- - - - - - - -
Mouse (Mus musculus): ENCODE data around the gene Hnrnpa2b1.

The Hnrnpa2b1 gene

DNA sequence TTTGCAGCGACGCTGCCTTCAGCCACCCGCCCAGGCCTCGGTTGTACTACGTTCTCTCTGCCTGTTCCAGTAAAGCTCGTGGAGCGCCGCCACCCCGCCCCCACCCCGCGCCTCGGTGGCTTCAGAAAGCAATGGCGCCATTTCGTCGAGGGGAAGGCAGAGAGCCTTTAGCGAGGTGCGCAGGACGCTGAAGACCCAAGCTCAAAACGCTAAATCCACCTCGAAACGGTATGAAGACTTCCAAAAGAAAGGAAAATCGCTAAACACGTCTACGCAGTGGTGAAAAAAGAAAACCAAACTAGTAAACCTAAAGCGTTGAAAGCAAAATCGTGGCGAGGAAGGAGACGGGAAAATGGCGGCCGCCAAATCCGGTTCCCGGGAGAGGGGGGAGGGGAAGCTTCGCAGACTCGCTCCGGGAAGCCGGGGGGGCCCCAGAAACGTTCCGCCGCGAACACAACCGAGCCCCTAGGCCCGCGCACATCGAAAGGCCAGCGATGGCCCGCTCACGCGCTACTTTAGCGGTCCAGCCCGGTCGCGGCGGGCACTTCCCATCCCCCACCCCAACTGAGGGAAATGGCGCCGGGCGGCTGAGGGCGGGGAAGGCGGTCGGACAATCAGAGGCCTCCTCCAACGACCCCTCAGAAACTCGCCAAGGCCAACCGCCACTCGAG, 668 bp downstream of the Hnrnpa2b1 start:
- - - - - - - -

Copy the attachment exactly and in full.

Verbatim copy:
Mouse (Mus musculus): ENCODE data around the gene Hnrnpa2b1.

The Hnrnpa2b1 gene

DNA sequence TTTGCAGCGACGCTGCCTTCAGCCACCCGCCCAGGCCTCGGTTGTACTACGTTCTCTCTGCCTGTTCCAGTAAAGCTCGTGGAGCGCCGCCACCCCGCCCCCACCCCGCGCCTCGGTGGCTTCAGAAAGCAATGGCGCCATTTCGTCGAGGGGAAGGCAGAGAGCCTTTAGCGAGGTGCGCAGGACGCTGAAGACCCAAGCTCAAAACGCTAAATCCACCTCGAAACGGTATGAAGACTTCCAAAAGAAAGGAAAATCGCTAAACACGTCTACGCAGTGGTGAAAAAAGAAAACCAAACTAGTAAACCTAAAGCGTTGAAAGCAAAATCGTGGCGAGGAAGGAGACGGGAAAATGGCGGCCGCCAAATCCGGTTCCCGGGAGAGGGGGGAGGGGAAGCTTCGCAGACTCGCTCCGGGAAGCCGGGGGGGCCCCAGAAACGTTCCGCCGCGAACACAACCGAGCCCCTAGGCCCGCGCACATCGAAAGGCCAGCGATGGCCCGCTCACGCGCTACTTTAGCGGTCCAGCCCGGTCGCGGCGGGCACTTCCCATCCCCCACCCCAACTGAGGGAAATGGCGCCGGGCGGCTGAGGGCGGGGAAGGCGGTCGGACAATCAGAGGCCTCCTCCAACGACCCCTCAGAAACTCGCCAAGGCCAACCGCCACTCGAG, 668 bp downstream of the Hnrnpa2b1 start: